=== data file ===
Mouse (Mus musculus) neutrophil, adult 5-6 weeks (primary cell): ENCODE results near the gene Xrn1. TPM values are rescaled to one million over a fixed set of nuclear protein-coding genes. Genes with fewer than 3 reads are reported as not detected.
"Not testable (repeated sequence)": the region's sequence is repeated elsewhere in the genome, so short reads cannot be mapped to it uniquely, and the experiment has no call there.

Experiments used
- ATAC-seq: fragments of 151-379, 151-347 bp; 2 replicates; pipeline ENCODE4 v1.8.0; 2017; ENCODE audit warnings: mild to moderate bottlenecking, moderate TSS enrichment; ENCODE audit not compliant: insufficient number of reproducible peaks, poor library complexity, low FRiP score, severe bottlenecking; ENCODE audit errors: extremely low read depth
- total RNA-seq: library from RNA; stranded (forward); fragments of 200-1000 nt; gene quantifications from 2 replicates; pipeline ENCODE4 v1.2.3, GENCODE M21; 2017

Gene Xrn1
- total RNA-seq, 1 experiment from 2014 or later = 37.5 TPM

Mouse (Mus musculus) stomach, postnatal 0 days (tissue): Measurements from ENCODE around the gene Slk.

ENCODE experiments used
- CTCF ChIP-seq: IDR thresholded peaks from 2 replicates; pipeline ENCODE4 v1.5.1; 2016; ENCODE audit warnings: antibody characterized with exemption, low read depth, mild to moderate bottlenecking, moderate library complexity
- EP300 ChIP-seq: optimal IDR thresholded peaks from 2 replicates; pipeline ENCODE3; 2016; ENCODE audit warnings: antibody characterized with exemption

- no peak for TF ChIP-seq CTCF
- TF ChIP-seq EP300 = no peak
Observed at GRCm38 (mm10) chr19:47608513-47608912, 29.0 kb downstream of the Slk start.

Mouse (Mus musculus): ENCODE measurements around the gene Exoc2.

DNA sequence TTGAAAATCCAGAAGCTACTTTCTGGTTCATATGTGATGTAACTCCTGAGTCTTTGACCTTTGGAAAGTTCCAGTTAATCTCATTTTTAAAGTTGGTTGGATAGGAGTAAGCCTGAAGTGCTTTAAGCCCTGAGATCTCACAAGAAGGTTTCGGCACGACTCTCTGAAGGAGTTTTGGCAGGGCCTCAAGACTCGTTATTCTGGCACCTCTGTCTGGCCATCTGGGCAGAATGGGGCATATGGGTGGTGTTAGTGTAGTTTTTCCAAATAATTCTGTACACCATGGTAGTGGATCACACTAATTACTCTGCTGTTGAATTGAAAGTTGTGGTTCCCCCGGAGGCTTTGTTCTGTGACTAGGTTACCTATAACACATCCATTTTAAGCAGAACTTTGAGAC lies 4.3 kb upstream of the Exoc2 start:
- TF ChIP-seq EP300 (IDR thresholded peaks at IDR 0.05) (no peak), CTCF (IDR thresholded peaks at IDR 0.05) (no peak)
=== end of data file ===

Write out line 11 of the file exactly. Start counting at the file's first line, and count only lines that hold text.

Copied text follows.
- EP300 ChIP-seq: optimal IDR thresholded peaks from 2 replicates; pipeline ENCODE3; 2016; ENCODE audit warnings: antibody characterized with exemption